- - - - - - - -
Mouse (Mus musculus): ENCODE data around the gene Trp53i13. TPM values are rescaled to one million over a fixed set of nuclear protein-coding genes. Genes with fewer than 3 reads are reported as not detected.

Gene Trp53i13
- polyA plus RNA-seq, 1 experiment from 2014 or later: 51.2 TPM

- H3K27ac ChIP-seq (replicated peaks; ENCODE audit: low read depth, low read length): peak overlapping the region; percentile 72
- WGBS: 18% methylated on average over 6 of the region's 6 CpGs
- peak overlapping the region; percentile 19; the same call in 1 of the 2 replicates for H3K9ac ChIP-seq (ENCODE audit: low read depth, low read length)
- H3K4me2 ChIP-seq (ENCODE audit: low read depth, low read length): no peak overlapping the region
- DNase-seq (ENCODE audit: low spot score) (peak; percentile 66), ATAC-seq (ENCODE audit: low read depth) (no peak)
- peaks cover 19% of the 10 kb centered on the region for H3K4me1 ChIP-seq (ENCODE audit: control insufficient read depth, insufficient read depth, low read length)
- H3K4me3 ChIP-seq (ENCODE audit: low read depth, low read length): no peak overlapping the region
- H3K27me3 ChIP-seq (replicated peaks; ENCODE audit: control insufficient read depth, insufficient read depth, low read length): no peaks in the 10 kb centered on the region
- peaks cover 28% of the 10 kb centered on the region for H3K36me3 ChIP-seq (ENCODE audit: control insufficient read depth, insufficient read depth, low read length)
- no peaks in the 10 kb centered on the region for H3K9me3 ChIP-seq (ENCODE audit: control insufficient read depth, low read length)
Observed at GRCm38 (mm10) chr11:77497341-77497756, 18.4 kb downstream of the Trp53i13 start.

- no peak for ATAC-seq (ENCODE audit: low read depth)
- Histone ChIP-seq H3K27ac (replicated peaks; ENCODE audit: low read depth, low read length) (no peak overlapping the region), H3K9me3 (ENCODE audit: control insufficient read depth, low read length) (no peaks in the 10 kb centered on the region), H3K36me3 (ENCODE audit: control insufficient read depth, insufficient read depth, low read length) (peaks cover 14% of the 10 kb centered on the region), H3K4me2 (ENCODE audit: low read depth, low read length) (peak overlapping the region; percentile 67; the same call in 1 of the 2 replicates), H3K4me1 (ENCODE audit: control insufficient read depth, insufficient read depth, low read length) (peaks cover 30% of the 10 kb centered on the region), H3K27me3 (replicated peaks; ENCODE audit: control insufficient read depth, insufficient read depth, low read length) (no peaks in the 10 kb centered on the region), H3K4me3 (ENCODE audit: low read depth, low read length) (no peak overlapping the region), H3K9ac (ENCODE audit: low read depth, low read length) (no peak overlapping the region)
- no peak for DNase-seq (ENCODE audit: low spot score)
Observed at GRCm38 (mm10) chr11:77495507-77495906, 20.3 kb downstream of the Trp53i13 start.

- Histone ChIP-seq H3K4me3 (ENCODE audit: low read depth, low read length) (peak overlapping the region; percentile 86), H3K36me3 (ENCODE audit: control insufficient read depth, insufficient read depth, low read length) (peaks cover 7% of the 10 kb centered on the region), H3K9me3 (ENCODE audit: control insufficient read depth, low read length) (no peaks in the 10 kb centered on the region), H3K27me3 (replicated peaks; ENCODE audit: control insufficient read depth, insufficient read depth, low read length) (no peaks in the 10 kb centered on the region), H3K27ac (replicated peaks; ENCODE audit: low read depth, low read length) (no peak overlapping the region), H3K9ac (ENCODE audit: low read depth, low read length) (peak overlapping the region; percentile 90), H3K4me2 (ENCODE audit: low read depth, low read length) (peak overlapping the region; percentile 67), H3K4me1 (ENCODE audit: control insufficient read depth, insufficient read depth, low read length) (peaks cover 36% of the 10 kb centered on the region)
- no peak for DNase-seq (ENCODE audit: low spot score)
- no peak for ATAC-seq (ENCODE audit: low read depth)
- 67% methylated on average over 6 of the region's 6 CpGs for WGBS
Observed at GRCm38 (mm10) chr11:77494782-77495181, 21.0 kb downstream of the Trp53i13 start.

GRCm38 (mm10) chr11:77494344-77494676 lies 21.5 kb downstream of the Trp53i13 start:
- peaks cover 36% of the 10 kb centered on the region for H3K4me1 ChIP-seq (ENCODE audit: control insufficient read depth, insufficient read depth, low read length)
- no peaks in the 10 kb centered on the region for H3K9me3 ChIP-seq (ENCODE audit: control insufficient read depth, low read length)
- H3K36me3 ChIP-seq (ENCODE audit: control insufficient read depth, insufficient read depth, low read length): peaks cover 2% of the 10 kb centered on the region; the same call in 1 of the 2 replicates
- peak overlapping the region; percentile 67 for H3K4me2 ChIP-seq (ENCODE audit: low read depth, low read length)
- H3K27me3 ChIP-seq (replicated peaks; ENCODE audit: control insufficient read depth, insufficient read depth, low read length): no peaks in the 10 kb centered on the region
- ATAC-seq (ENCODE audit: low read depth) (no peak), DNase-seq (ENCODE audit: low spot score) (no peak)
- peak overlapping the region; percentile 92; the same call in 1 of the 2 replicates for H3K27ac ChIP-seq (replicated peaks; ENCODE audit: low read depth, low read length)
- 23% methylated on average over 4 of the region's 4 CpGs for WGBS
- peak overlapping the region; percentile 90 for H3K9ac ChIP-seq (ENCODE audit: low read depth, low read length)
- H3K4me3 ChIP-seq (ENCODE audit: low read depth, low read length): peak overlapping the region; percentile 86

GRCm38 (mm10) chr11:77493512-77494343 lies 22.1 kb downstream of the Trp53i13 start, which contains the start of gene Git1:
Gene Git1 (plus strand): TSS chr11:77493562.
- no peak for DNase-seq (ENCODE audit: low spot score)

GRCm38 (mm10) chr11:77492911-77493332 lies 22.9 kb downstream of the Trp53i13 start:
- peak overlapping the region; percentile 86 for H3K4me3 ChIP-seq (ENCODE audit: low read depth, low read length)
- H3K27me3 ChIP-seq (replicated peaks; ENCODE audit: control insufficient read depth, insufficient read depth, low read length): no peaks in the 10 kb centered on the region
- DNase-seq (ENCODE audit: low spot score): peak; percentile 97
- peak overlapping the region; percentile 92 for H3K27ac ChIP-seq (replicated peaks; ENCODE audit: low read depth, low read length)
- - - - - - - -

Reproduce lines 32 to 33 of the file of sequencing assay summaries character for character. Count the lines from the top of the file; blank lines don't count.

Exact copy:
- 23% methylated on average over 4 of the region's 4 CpGs for WGBS
- peak overlapping the region; percentile 90 for H3K9ac ChIP-seq (ENCODE audit: low read depth, low read length)